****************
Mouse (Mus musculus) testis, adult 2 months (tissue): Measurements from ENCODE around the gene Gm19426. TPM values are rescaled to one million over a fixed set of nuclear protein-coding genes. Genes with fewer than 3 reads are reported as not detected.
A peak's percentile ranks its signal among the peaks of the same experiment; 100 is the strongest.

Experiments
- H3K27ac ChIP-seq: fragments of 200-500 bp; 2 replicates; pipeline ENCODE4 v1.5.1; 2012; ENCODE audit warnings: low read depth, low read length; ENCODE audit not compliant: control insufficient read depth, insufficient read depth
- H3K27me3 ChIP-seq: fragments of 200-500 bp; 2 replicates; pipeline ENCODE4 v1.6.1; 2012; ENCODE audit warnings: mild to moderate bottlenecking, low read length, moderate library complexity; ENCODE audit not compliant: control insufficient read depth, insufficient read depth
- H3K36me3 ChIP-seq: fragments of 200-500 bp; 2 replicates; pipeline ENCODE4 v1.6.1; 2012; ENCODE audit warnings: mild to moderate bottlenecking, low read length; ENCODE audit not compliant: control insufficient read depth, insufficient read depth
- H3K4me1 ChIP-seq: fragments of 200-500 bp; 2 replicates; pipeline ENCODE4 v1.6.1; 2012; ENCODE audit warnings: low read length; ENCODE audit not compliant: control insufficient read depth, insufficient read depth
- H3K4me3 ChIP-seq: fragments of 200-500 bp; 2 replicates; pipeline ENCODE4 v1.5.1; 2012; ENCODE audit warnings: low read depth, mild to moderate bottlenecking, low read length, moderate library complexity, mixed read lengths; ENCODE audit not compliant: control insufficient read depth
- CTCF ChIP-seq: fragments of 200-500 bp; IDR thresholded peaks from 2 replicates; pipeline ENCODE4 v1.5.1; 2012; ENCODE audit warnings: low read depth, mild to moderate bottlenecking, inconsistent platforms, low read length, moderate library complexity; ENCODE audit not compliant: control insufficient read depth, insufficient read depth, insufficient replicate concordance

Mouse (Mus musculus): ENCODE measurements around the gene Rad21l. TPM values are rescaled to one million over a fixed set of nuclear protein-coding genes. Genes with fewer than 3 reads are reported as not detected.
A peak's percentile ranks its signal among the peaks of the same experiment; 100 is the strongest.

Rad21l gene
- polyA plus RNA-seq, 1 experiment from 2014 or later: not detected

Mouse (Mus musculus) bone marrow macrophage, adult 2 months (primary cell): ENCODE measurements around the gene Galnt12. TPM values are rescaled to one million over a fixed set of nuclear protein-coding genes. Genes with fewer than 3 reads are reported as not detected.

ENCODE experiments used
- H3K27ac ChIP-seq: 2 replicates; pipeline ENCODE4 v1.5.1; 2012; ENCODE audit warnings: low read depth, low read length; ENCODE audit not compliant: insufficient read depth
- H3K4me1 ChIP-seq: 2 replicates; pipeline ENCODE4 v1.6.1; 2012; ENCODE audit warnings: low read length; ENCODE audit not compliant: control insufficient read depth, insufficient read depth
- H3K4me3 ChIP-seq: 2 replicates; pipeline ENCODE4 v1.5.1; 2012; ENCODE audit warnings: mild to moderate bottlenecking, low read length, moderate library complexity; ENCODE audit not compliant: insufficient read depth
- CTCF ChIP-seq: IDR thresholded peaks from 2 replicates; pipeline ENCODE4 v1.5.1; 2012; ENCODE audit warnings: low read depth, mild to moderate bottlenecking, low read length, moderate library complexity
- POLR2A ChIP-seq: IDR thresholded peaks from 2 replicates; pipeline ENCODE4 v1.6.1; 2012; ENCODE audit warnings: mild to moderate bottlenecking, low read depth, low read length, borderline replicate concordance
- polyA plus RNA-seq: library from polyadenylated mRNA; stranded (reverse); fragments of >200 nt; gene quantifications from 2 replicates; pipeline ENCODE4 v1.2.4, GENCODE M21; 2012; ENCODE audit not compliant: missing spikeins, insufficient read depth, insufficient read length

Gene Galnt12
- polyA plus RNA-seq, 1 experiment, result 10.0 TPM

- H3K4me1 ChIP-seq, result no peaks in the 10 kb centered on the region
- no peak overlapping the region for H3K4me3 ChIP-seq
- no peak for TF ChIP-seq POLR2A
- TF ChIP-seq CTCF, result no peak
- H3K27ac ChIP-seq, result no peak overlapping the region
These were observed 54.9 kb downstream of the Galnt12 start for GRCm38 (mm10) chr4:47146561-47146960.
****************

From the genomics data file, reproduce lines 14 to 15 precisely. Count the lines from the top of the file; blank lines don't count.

Mouse (Mus musculus) bone marrow macrophage, adult 2 months (primary cell): ENCODE measurements around the gene Galnt12. TPM values are rescaled to one million over a fixed set of nuclear protein-coding genes. Genes with fewer than 3 reads are reported as not detected.

ENCODE experiments used